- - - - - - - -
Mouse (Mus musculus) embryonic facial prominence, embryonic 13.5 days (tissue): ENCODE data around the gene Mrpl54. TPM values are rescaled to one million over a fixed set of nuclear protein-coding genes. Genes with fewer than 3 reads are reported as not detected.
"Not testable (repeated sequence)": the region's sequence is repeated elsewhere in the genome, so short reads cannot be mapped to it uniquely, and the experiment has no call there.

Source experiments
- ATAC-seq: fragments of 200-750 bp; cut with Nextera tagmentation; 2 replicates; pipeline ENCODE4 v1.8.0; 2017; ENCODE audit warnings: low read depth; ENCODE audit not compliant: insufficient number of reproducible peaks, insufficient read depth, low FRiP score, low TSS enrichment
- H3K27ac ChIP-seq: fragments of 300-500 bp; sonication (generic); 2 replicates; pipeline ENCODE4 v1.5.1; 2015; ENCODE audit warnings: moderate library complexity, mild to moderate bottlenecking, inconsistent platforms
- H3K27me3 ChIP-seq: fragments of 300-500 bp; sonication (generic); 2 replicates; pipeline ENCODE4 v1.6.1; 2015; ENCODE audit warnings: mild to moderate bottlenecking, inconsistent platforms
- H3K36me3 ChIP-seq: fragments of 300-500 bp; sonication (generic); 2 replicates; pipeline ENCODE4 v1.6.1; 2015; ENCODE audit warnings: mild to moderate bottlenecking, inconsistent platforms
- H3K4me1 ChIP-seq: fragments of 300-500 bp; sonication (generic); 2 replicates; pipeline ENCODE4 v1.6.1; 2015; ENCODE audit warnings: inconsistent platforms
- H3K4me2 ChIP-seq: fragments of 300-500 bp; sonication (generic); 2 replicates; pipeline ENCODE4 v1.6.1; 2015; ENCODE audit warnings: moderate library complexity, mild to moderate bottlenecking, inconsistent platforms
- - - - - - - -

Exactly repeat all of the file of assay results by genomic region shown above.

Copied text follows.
Mouse (Mus musculus) embryonic facial prominence, embryonic 13.5 days (tissue): ENCODE data around the gene Mrpl54. TPM values are rescaled to one million over a fixed set of nuclear protein-coding genes. Genes with fewer than 3 reads are reported as not detected.
"Not testable (repeated sequence)": the region's sequence is repeated elsewhere in the genome, so short reads cannot be mapped to it uniquely, and the experiment has no call there.

Source experiments
- ATAC-seq: fragments of 200-750 bp; cut with Nextera tagmentation; 2 replicates; pipeline ENCODE4 v1.8.0; 2017; ENCODE audit warnings: low read depth; ENCODE audit not compliant: insufficient number of reproducible peaks, insufficient read depth, low FRiP score, low TSS enrichment
- H3K27ac ChIP-seq: fragments of 300-500 bp; sonication (generic); 2 replicates; pipeline ENCODE4 v1.5.1; 2015; ENCODE audit warnings: moderate library complexity, mild to moderate bottlenecking, inconsistent platforms
- H3K27me3 ChIP-seq: fragments of 300-500 bp; sonication (generic); 2 replicates; pipeline ENCODE4 v1.6.1; 2015; ENCODE audit warnings: mild to moderate bottlenecking, inconsistent platforms
- H3K36me3 ChIP-seq: fragments of 300-500 bp; sonication (generic); 2 replicates; pipeline ENCODE4 v1.6.1; 2015; ENCODE audit warnings: mild to moderate bottlenecking, inconsistent platforms
- H3K4me1 ChIP-seq: fragments of 300-500 bp; sonication (generic); 2 replicates; pipeline ENCODE4 v1.6.1; 2015; ENCODE audit warnings: inconsistent platforms
- H3K4me2 ChIP-seq: fragments of 300-500 bp; sonication (generic); 2 replicates; pipeline ENCODE4 v1.6.1; 2015; ENCODE audit warnings: moderate library complexity, mild to moderate bottlenecking, inconsistent platforms